Releasing large predators is a complex operation that requires that the animals being released learn how to catch prey.
“We need a large enclosure where they’re away from people, and experience wild prey — start with small things like rabbits and work their way up to bigger prey,” Dr Browne says.
As well as the animals being able to hunt, there must be sufficient numbers of prey.
“The prey base is so low it might take decades before it is at a level to support Arabian leopards and other species,” Dr Browne says.
Saudi Arabia’s National Centre for Wildlife is already contributing to efforts to increase the populations of prey species.
Last year it released about 700 animals, nearly 200 of them in reserves that come under the RCU’s auspices, and this year will release about 1,000.
The RCU’s plans to release prey species will include modestly sized animals such as hares and gerbils as well as larger prey such as gazelle and oryx.
“For me the most important thing is that, the day that we release a leopard in Saudi Arabia, we’ll have to have done so much more,” Dr Browne says.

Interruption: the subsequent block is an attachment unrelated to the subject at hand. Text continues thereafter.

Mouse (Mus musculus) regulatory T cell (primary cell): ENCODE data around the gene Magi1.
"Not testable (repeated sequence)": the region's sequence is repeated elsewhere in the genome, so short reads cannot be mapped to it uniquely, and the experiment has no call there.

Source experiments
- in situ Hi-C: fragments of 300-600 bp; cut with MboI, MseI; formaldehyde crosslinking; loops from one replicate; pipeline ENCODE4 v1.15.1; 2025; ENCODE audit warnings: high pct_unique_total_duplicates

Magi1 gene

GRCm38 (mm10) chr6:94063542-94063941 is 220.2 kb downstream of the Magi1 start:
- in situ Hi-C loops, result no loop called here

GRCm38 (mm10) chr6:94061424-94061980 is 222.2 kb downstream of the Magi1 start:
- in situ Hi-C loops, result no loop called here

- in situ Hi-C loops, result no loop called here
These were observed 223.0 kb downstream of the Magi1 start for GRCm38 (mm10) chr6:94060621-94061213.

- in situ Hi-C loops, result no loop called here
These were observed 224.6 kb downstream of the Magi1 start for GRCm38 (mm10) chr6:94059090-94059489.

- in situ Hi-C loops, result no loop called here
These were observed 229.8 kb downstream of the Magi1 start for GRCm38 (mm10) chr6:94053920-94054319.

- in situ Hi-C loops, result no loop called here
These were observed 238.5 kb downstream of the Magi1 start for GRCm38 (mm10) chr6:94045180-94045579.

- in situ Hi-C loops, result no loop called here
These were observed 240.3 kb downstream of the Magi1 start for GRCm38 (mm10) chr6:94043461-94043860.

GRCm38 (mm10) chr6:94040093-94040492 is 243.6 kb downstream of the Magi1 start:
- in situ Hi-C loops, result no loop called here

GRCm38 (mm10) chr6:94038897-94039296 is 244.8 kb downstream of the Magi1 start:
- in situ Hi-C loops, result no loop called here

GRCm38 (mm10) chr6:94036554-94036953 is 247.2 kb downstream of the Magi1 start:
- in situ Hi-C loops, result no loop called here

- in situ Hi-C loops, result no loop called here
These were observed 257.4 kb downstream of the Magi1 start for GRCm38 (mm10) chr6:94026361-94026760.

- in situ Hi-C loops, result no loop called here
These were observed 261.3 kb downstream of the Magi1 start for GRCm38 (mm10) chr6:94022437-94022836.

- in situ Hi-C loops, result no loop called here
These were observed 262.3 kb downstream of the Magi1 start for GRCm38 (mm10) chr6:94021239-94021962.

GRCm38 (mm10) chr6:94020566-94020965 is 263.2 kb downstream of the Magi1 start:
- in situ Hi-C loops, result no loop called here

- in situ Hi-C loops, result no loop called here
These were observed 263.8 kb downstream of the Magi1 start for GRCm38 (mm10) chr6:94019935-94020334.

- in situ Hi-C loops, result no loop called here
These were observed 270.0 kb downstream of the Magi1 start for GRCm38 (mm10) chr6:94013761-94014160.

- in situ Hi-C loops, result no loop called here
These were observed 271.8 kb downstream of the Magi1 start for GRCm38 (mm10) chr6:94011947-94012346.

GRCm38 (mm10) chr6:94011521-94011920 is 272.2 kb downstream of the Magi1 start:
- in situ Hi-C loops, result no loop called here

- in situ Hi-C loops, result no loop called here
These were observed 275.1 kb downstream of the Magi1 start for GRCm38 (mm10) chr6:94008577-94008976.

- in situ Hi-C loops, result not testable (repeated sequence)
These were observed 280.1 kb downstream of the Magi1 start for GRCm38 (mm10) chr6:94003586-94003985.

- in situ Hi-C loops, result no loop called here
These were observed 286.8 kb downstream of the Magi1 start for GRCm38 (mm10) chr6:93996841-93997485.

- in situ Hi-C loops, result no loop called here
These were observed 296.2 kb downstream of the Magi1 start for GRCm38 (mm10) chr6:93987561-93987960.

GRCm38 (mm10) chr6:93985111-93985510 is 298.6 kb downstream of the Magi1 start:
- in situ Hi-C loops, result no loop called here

“We’ll have to have protected areas, we’ll have to have made those protected areas functioning, we’ll have to have restored the ecosystem, we’ll have to have got the prey base back, we’ll have to have worked with the communities and then, in 10 years’ time or eight years’ time maybe, when we release that first leopard, so much will have happened.
“20,000 square kilometres of land in AlUla will have been restored so we can bring back leopards. That 20,000 square kilometres will contain thousands, millions of other plants, insects and other animals, and hundreds of species will have benefited from our focus on Arabian leopards.”
Dr Browne says Saudi Arabia’s efforts — and those of neighbouring countries, such as the UAE, where Arabian leopards are bred in Sharjah at the Breeding Centre for Endangered Arabian Wildlife — fill him with optimism.
“We have the vision, we have the strategy, we have the resources, we have the political will, so everything that was absent [elsewhere] is here in this role, and that for me is exciting.”